This doesn’t mean that these reactors are maintenance-free, however. Many of the components, especially the generators, require regular, sometimes quite difficult, maintenance. Some of the more advanced designs also have unique subsystems that will require maintenance or replacement (which is why many of the reactor designers are making modular designs, where the core itself, or peripheral components, can be disconnected, loaded onto a barge or truck, and delivered to a dedicated maintenance facility, while a replacement module is installed at the power plant) on a timeline that isn’t always clear – but will be once these reactors are being deployed for power generation. This brings us to the biggest driving factor in space nuclear power supply design, and leads the conversation to what we’re all here for: in-space nuclear power.

In-Space Fission Power Systems

STS 125 Grunsfeld and Feustel spacewalk

Spacewalk to repair Hubble, STS 125. Image courtesy NASA

With the notable exception of the Hubble Space Telescope; a few military and reconnaissance satellites retrieved by the now-long-retired Space Transport System (otherwise known as the Space Shuttle); and the various space stations launched by the US, the USSR/Russia, and now the Chinese; if something breaks after it’s launched into space, then it stays broken. Satellite operators have gotten very good over the decades at working around malfunctions, but the fact remains that on-orbit repair is by far the exception, not the rule. It’s difficult, if not impossible, to send a repair crew out to make repairs; and often those repairs would be impossible, even if it were possible to get to the satellite, due to the design considerations that went into the satellite in the first place.



SNAP-10a Reactor Pre-flight testing, image courtesy DoE

This is just as true for an in-space nuclear reactor as any other system, and malfunctions have occurred on several missions involving fission power systems in space. Possibly the best known on-orbit failure is that of SNAP-10a, the only American nuclear reactor to ever fly in space. Shortly after achieving orbit, and after initial check-out of the spacecraft, the reactor was activated, and operated normally… for 14 minutes. Then, an electrical bus on the spacecraft (not part of the nuclear reactor) failed, and the entire mission was lost, including telemetry on reactor behavior. It still follows its original polar orbit, and will continue to do so for thousands of years, or until someone retrieves it at some future date (a challenging prospect for any satellite, and this was a larger-than-average one). Other failures have occurred as well, but we’ll look at these as we look at the individual systems that have been used in space so far, as well as proposed and tested systems.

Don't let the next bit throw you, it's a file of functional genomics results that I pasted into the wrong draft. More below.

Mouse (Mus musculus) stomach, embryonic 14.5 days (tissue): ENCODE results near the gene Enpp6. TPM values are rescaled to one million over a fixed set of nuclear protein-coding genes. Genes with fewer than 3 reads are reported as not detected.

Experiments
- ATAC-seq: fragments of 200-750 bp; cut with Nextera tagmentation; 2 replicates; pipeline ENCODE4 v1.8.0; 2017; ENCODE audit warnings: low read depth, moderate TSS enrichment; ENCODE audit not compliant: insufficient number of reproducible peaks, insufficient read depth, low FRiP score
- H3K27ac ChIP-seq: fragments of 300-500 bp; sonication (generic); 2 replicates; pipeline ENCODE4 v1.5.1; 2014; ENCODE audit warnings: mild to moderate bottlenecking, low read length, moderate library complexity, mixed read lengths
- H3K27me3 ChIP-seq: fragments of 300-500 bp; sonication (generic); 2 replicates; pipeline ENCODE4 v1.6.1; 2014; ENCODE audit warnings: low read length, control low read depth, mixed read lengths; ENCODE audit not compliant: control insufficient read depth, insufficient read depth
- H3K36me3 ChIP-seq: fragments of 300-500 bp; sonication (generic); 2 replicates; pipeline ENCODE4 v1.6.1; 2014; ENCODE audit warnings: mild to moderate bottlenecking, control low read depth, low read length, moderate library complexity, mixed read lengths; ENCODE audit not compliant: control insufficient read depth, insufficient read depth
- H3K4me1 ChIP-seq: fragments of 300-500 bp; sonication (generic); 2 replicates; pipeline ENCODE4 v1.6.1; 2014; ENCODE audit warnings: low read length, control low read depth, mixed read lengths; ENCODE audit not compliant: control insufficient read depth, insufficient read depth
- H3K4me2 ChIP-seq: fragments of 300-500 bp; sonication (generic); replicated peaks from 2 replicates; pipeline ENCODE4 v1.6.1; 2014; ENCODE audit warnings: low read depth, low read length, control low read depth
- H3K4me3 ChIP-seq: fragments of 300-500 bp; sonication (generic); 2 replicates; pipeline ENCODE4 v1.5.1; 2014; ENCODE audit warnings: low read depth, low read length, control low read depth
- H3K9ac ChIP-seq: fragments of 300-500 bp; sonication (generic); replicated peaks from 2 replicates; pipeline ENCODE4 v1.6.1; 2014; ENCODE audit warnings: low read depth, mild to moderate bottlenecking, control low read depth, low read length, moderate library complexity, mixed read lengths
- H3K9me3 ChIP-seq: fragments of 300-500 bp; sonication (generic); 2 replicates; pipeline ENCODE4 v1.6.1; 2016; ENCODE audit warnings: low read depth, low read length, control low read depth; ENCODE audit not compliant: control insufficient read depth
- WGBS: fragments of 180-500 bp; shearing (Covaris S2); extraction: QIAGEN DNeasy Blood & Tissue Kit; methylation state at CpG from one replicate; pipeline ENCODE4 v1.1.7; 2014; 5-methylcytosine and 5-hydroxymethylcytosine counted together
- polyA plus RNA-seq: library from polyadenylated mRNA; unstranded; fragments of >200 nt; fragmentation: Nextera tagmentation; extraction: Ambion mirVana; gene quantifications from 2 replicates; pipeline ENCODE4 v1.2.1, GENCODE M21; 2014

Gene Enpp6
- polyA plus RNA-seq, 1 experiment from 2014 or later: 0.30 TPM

There are two main concerns for space systems engineers: first, the satellite has to survive launch and deployment on orbit; and, second, everything on the spacecraft has to be as reliable as possible. The first consideration isn’t something that we are going to be examining in depth on this blog (at least not the near future). The second part, on the other hand, is something that affects most design decisions that are made in fission power supply design for space missions of all types. Maintenance is not an option in space.

Historical Fission Power Plant Programs

There have been many programs over the years looking at astronuclear power plants, from both the US and the USSR/Russia, as well as a few lower-key, less prolific programs in other countries.

The USSR has the most extensive program in terms of launches, with four major power plant designs: Romashka, BES-5, TAL-5, and ENISY. Romashka was an early prototype design that never flew. BES-5, better known as Buk, was the most successful astronuclear design ever, having flown 31 times powering the US-A RORSAT satellites. TEU-5, also known as TOPOL or TOPAZ-I in the West, flew twice on the PLASMA-A testbed satellites. Finally, ENISY was ready to fly at the collapse of the Soviet Union, and in an ironic bit of nuclear diplomacy, several reactors were purchased by the US, potentially to power American lunar bases or an experimental nuclear electric spacecraft. While it never flew, it is the only astronuclear fission reactor to be certified as flight-ready by both the US and Russia, an impressive feat.

Read more about the Soviet astronuclear program here!